What Were We Thinking?

glemmaOn Friday it’s our ten year wedding anniversary.  TEN YEARS.  For some of you this will seem like forever, to others, a drop in the ocean.  For me it’s both.  We’re a billion years from the couple that poddled down the aisle: I look back at photos and it’s like a different person.(In part because I was.  Thanks to the folks at Wonderbra my chest could have been arrested under the trade descriptions act.  My thinking was, by the time Glen finds out, it’ll be too late).

In other ways, it feels like Glen and I have known each other for ever. We met at uni and I’d like to say there was an instant attraction, but both of us were dating other people.  I was good friends with his then-girlfriend and told her she could do A Lot better.

Whatever Glen’s mum says, this was not a ploy.  Or a joke. It was years before we got together and it happened by email (he’d just been deported).   One plus of long distance: it forces you to talk.  There’s no snogging  through the awkward silence.  This is how old we are: when we started ‘courting’ , FACEBOOK HAD NOT BEEN INVENTED.

Here’s where I dispense godly wisdom.

–  there are loads of great books on the topic, (Tim Keller’s marriage talks are brilliant).

People told us that ‘the first year of marriage is the hardest’.   First year was tricky, but the next nine were harder. Depression and eating disorders and infertility and a whole host of other stuff we didn’t plan.  If I could go back in time, you’d think I’d shake Glen and say ‘Run mate; run for your life’. Truth is: I’d marry him again in a heartbeat.  And he’d do the same.  But it hasn’t looked like it does on the big screen.

A friend of mine is tying the knot soon, and says it has ruined cinema-going for him forever.   As a single man, he has always identified with the  swashbuckling protagonist …but there are no married heroes.  Celluloid klutz or collateral damage: that’s the options. Producer David Puttnam puts it like this: ‘The most important reason stars tend to be stars is that on screen, they carry our dreams. Unsurprisingly, they’re attractive, charming. We want them to be our image of ourselves’.

I thank God for Glen and the gift of our relationship. But it’s a gift, not a necessity. It’s a wonderful thing – but it’s not what gives life purpose: any more than children or career or anything else.  We do look for heroes and happy ever-afters; but we won’t find them in our other halves, no matter how special.   One of the best things that’s happened in our marriage was reaching the point where we failed the other.

‘I love you – but you are not and can never be my Saviour’.

Once this happened, something shifted.  Instead of looking to the other, we started looking to the Lord. And that’s when the real bridegroom showed up.




8 thoughts on “What Were We Thinking?

  1. I laughed and cried through this as it sounded so familiar and though we have had some very difficult years in our 30 year marriage ( Some of your yukky bits we experienced too) YES I would marry him again in a heartbeat. He’s my closest friend ;I know he loves me warts and all and vice versa. I would like to encourage you: some of those yukky bits really make sense now and appear to be part of a plan, painful though it felt at the time. Those pruning sessions of God’s hurt like billio but, boy, do they bear fruit. God bless you and keep on writing.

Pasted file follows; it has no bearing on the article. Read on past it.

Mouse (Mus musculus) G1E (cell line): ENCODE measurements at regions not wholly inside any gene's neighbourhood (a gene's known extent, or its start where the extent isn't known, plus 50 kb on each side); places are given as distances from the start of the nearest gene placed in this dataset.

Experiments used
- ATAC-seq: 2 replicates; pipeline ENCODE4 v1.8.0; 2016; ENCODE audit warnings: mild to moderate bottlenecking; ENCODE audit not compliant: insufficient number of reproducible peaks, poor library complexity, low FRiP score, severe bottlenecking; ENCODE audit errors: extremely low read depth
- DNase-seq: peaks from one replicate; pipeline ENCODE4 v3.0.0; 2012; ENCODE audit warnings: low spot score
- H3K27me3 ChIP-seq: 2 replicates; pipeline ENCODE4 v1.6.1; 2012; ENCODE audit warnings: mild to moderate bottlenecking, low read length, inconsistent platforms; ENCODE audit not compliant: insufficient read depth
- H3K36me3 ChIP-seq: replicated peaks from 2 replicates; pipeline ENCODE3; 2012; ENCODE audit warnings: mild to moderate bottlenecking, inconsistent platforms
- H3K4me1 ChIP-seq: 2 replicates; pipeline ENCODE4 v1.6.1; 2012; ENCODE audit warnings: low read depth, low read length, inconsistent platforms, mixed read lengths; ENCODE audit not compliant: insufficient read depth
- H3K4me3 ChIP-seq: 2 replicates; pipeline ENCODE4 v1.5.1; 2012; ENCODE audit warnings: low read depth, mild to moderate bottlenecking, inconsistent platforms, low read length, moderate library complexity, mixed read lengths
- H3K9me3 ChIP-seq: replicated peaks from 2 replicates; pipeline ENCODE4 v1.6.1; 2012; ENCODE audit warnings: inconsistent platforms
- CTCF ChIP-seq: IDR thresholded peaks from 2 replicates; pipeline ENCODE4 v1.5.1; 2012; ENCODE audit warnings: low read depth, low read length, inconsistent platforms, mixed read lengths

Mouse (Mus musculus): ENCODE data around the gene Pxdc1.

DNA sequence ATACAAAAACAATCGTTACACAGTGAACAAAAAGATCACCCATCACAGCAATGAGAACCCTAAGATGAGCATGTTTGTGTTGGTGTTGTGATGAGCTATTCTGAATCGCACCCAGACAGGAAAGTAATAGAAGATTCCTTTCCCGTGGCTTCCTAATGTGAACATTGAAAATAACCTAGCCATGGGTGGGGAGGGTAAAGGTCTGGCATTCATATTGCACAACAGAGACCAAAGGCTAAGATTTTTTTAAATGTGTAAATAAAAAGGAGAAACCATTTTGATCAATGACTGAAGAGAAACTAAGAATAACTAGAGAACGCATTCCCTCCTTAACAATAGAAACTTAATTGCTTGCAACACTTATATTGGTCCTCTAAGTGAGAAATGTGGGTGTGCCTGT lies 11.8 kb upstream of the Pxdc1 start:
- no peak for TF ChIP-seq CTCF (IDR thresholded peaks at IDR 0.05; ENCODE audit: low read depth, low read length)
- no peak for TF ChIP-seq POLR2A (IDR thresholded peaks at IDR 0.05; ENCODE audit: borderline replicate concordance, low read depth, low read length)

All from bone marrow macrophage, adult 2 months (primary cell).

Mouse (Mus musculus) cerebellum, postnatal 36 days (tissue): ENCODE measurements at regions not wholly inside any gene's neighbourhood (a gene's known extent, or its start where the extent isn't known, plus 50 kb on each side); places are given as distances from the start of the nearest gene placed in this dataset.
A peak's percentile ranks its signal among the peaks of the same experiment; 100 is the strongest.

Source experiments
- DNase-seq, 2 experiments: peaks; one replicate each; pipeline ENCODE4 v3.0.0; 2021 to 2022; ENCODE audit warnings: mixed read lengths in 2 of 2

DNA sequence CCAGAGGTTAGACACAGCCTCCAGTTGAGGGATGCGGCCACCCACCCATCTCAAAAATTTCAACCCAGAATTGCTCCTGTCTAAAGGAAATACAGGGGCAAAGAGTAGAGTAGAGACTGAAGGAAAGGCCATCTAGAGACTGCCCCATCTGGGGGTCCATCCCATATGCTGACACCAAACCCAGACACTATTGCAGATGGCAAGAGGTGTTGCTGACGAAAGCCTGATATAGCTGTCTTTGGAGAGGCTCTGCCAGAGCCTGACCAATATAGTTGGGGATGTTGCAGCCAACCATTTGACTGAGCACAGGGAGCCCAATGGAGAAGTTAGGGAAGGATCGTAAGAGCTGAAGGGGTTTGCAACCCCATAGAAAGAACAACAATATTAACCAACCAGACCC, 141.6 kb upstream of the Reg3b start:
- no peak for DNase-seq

2. I really enjoyed this. You’re right. We’ll have been married 10 years in August and you’ve given me a lot to think about with the real bridegroom showing up around the same time we failed each other. Hmm… Yes. I like it.

  3. And for someone’s who’s not married, this is tonic. Real life. And a Real Bridegroom. Nailed it :)

  4. Thanks for this post Emma. I could relate to it in many ways. I have been married nearly 12 years now and the past couple of years have not been easy. Like you said, we are not the same people now that we were all those years ago. Tim Keller has an excellent section in ‘The Meaning of Marriage’ titled ‘Loving the Stranger’ which deals with this beautifully. Just before you’re entering into marriage, everything seems so bright and shiny and hopeful. And it is. But not in the ways we want and expect. We want Hollywood, a ‘soul mate’, a nice stroll through marriage with a happy-ever-after. This is what my flesh wants and dying to all of this is painful. But God wants so much more than this. We cannot shrink marriage to the size of our wants and desires. It’s not about us. It’s about Him. Perhaps the most painful parts of a marriage can be the best parts. Like you said, when we fail each other, when we’ve come to the end of ourselves, then there’s real Hope. And Hope is a person, a Redeemer, The Bridegroom .

  5. What would you say, Emma, to someone who isn’t sure they’d marry their husband again ‘in a heartbeat’?

  6. Hi Bea

    I’d say that there are/have been many times when I have felt the same.What helps me is remembering that the Christian view of marriage is covenant rather than contract – and that it’s held together by Christ, not my feelings. Tim Keller’s book ‘The Meaning of marriage’ is excellent. I’d also recommend talking and praying through with trusted Christian friends – Hard to say more without knowing the situation.

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